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Falls from Ladders, Scaffolds and Roofs Can Be Prevented

Falls are a hazard found in many work settings. A fall can occur during walking or climbing a ladder to change a light fixture, or as a result of a complex series of events affecting an ironworker 80 feet above the ground.

Workers Using Fall Protection

According to recent fatal injury statistics (BLS.gov), there are more than 600 fatal falls annually. Many workers may be surprised to hear that about 2 out of every 3 falls are from less than 20 feet high. Workers should be very aware of their work at any height.

Particularly at risk of fall injuries are those working in:

  • Healthcare support
  • Building cleaning and maintenance
  • Transportation and material moving
  • Construction and extraction occupations
OSHA Standard 1926.501(b)(1) Unprotected sides and edges. Each employee on a walking/working surface (horizontal and vertical surface) with an unprotected side or edge which is 6 feet (1.8 m) or more above a lower level shall be protected from falling...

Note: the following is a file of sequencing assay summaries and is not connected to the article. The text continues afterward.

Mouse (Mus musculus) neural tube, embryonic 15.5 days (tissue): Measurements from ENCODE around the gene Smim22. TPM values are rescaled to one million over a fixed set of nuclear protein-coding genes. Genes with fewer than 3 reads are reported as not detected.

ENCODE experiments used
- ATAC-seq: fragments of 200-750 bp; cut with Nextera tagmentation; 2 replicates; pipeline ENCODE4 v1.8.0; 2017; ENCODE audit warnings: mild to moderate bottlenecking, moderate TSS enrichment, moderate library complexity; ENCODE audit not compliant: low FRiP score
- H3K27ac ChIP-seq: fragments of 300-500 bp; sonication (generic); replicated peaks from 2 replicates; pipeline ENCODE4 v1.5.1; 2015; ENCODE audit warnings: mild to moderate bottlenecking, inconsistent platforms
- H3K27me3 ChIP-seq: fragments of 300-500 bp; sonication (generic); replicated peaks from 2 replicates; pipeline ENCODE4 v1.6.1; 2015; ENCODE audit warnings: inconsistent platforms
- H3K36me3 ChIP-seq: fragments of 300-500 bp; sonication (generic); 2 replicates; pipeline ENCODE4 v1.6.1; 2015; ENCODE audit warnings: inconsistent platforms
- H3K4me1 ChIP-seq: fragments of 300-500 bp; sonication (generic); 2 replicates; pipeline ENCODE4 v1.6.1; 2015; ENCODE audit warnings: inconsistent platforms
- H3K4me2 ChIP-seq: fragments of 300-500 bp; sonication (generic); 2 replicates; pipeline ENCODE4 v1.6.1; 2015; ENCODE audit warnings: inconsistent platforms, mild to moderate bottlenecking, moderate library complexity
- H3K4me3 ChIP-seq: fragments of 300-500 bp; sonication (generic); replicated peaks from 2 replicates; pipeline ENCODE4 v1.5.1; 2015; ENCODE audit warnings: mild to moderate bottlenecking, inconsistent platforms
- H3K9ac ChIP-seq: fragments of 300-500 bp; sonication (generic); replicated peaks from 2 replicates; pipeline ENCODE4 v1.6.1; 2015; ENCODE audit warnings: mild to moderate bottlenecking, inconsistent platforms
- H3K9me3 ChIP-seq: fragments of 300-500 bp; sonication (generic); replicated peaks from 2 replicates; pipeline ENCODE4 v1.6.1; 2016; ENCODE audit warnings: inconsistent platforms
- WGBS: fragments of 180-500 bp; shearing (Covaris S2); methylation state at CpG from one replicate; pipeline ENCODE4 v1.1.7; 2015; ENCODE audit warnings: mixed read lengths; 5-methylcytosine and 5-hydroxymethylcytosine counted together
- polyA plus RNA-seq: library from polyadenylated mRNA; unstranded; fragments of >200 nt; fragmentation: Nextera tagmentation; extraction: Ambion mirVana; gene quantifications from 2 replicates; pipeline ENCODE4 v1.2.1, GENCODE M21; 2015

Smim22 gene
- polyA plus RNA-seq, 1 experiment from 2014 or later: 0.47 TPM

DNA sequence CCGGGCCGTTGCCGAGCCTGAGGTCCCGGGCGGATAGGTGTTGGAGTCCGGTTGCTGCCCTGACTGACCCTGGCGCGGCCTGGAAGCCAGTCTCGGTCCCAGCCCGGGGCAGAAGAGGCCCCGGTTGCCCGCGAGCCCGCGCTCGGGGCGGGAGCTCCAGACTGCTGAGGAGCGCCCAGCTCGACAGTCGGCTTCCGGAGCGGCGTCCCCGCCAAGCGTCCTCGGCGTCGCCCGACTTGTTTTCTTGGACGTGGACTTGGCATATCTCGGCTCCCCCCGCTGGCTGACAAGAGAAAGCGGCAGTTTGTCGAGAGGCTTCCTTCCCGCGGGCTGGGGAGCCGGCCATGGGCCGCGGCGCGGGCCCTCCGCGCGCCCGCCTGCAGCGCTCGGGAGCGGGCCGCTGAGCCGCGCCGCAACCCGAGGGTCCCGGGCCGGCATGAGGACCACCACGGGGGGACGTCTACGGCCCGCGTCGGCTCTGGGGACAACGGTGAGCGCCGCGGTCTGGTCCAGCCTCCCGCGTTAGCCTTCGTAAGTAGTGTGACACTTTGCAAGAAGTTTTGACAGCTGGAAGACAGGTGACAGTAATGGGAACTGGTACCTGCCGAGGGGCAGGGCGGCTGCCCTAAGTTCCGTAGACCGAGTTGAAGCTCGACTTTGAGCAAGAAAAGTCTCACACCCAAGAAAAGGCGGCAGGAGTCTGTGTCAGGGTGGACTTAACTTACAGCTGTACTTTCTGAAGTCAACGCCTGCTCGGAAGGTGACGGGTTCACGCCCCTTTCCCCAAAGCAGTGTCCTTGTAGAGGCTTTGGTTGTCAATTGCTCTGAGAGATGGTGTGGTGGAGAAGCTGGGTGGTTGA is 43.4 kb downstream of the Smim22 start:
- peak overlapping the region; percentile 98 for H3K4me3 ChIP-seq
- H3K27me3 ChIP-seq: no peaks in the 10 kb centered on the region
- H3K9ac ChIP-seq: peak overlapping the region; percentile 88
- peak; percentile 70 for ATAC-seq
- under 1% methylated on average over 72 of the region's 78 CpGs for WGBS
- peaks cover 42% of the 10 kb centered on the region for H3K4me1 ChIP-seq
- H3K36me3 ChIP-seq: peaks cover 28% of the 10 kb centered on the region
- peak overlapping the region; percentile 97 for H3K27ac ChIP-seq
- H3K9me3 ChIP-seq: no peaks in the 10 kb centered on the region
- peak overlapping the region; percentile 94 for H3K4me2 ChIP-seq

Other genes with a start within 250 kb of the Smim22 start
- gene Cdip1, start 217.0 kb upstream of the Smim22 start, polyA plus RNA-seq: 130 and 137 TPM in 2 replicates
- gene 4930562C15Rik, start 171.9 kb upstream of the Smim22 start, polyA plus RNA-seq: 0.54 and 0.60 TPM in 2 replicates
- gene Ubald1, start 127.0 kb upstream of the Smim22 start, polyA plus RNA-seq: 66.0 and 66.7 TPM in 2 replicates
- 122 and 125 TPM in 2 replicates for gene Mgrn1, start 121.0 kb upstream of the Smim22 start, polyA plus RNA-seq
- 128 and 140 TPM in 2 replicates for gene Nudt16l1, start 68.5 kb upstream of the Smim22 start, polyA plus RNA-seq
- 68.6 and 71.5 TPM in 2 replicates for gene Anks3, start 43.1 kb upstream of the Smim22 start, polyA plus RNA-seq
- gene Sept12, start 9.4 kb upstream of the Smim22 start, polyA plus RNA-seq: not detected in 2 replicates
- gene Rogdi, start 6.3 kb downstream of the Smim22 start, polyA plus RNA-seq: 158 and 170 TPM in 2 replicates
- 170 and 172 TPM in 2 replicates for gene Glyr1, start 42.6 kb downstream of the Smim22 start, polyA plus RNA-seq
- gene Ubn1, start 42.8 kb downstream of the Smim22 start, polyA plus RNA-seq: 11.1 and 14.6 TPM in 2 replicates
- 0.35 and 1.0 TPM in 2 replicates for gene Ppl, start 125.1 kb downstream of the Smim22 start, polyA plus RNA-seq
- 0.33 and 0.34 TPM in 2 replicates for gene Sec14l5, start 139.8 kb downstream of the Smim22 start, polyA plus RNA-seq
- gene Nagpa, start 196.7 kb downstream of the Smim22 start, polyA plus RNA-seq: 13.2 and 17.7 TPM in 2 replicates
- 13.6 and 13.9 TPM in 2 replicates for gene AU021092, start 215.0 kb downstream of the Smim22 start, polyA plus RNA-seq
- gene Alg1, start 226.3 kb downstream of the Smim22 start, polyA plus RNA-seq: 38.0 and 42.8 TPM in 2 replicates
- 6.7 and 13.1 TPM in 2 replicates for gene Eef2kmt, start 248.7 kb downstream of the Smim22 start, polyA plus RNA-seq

OSHA Pocket Card for fall prevention awareness.
OSHA Pocket Card for fall prevention awareness.

When holding your safety meetings about fall prevention, make sure these points are emphasized.

  • Never work near unprotected skylights, sides, or edges.
  • Supervisors and workers should perform a walk-around inspection of their site before starting work to find any possible fall hazards.
  • All workers using man lifts such as telescopic boom lifts or other types of aerial lifts should have training prior to use.
  • Fall protection, as required by the manufacturer of the lift, must be worn when working on articulating and extensible boom lifts to avoid being thrown out of the basket of the lift.
  • Workers need fall protection when working near any unprotected side or edge which is 6 feet or more above a lower level.
  • All workers need to have training to recognize and avoid potential fall hazards.
  • Never stand on the top step of a ladder.
  • Always face the ladder when climbing up or down the ladder and working.
OSHA Standard 1926.1053(b)(13) The top or top step of a stepladder shall not be used as a step.

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